N303SM accident descriptionGo to the Illinois map...
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|Accident date||July 21, 2001|
|Aircraft type||Smith Kelly-D|
|Location||Poplar Grove, IL|
HISTORY OF FLIGHT
On July 21, 2001, at 1245 central daylight time, an experimental Smith Kelly-D biplane, N303SM, was destroyed when it experienced an in-flight separation of the right upper wing and impacted terrain about 1/4 mile north of the Poplar Grove Airport (C77), Poplar Grove, Illinois. The private pilot and passenger received fatal injuries. The 14 CFR Part 91 pleasure flight had departed C77 at 1230 on a local flight. The airplane was observed doing aerobatic type maneuvers prior to the in-flight break-up. Visual meteorological conditions prevailed and no flight plan was filed.
The pilot had flown N303SM to C77 as part of the 3rd Annual Midwest Regional American Hatz Association fly-in that was being held at C77 over the weekend of July 20 and 21st. Witnesses reported the pilot had given passenger rides in the biplane during the morning. A witness reported that airplane landed and refueled. After refueling, a passenger was loaded and the airplane departed on a local flight.
A witness reported he observed the airplane coming from the north of the airport and flying toward the airport. He reported that he, "saw the Kelly-D airplane coming out of a maneuver of some kind. He continued west at approx. 800-1000'. He pulled up, rolled to the left (inverted) and pulled out (1/2 loop). He repeated the same maneuver going east, and as he leveled out I saw what looked like a large piece of fabric and another object leave the airplane. The fabric fell slowly the other object a little faster. The airplane continued for a couple seconds and then rolled over and spiraled into the ground." The witness reported the maneuver was smooth and that it could not have pulled more that 3.5g's during the maneuver. He reported the failure occurred as the airplane was leveling off. He reported the engine was operating during the entire flight and there was no indication of an engine problem.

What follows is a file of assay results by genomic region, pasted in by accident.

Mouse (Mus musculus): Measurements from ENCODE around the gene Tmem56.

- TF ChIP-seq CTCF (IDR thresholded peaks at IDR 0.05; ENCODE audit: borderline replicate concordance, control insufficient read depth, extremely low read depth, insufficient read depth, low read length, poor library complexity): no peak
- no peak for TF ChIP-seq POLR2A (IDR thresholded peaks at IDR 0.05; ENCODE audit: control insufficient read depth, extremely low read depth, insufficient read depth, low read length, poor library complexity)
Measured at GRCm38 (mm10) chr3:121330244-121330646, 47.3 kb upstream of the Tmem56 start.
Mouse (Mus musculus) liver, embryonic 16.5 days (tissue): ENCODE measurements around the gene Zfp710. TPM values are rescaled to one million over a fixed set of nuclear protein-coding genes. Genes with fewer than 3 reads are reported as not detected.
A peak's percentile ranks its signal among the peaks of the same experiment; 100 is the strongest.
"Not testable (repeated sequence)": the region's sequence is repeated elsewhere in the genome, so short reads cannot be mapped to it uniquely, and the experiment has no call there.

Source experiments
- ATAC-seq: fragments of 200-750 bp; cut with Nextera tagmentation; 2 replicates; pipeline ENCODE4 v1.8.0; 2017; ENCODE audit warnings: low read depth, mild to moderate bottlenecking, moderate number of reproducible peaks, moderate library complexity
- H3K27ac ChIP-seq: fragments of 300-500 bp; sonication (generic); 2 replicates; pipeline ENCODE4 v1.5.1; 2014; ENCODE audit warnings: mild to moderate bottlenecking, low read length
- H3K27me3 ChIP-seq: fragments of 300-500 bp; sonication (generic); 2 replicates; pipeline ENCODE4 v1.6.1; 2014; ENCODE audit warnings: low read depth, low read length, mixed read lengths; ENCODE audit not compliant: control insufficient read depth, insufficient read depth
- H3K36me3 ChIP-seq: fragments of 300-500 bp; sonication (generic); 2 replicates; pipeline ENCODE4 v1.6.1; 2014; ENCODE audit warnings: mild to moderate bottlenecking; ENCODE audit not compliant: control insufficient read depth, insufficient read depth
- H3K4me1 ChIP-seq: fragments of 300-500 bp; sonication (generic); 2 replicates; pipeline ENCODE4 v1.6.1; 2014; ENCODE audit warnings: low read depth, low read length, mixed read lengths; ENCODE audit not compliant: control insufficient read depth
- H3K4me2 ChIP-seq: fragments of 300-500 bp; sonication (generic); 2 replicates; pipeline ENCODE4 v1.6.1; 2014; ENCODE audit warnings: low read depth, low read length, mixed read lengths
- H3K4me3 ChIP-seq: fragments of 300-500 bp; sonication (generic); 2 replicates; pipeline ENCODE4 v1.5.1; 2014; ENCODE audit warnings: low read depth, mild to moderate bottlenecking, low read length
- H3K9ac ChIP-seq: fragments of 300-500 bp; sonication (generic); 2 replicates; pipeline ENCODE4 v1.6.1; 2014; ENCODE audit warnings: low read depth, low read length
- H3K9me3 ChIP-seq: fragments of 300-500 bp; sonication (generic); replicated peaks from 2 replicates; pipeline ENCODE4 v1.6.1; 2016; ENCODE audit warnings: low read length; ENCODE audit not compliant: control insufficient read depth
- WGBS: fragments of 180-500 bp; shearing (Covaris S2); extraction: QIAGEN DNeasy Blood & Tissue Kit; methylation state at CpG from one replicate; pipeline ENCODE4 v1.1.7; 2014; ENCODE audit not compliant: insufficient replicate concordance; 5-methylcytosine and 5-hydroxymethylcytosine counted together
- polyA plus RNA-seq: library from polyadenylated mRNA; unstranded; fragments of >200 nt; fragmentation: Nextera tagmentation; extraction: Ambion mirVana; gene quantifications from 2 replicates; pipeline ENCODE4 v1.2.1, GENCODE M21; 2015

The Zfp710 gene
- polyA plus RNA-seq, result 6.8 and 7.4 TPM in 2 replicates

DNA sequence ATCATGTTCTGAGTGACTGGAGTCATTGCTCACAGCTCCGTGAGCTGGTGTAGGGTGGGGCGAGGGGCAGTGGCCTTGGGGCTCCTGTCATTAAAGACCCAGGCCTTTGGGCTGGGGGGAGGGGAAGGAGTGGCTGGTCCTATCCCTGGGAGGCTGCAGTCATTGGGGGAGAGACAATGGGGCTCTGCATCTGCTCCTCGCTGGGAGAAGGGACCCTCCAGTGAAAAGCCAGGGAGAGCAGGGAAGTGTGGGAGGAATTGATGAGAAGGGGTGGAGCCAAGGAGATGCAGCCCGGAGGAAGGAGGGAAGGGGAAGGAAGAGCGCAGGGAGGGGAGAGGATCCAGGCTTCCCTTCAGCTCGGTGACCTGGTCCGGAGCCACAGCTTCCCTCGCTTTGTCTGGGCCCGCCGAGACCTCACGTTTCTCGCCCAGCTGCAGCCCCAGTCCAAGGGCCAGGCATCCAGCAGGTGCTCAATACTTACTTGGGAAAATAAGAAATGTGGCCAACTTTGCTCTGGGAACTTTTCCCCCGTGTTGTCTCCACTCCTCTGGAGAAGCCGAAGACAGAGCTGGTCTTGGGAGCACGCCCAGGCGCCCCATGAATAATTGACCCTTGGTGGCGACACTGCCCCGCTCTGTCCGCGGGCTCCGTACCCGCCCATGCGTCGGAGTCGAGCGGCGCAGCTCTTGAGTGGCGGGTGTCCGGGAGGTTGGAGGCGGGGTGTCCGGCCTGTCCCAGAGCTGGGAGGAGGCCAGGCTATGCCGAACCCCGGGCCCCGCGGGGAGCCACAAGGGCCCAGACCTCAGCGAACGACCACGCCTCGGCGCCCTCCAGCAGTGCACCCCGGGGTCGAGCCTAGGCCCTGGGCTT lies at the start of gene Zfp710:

Witnesses reported the airplane nosed over and spiraled into the ground. The airplane impacted into a cornfield located just to the north of the airport.
The pilot was a commercial pilot with a single engine land rating. The pilot did not have an instrument rating. He held a Second Class Medical Certificate that was issued on May 15, 2001. The pilot reported his total flight time was 2,100 hours during his last medical exam. The pilot also held an Airframe and Powerplant (A&P) Mechanic certificate.
The airplane was a single engine amateur-built experimental Smith Kelly-D biplane, serial number 38. The airplane seated two and had a maximum gross weight of 1,600 pounds. The engine was a 150 horsepower Lycoming L-320-E2D engine.
The airplane was for sale. According to an advertisement posted on the Internet on June 21, 2001, the airplane had recently received an annual condition maintenance inspection. At the time of annual condition inspection, the airplane had a total flight time of 60 hours since new. The engine had a total time of 1,090 hours since overhaul and 60 hours since a top overhaul.
A witness reported the airplane's fuselage and wings were originally built by a builder located in New York state. According to the airplane builder's log, the original builder started on the project in December 1984. The builder's log indicated the pilot purchased the "project" airplane in September 1997 and completed building the airplane in May 2000. The airplane received a Special Airworthiness Certificate on May 12, 2000.